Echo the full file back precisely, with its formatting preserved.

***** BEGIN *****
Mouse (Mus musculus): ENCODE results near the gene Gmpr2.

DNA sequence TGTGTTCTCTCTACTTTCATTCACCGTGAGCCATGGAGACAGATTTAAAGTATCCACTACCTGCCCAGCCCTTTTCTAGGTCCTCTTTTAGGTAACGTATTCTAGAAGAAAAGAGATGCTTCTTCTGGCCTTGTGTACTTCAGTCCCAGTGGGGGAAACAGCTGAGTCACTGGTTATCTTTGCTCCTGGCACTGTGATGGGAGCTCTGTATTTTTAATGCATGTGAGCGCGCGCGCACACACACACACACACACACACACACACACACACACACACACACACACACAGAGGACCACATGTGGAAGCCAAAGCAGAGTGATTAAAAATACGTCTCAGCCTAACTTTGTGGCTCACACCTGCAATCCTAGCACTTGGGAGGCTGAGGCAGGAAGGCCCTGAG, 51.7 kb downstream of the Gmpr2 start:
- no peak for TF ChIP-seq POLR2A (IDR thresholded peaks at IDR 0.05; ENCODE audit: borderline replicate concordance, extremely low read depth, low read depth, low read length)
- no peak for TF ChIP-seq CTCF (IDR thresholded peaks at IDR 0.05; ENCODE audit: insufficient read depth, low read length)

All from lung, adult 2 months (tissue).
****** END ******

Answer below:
Mouse (Mus musculus): ENCODE results near the gene Gmpr2.

DNA sequence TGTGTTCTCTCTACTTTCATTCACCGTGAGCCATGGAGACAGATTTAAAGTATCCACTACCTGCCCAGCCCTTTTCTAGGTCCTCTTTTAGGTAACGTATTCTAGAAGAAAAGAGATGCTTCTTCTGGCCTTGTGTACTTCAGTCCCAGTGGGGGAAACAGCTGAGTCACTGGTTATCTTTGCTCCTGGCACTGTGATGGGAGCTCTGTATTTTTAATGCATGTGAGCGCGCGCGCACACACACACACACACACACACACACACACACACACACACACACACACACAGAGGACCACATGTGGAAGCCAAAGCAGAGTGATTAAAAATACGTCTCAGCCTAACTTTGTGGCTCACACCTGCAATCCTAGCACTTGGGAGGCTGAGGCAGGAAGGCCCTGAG, 51.7 kb downstream of the Gmpr2 start:
- no peak for TF ChIP-seq POLR2A (IDR thresholded peaks at IDR 0.05; ENCODE audit: borderline replicate concordance, extremely low read depth, low read depth, low read length)
- no peak for TF ChIP-seq CTCF (IDR thresholded peaks at IDR 0.05; ENCODE audit: insufficient read depth, low read length)

All from lung, adult 2 months (tissue).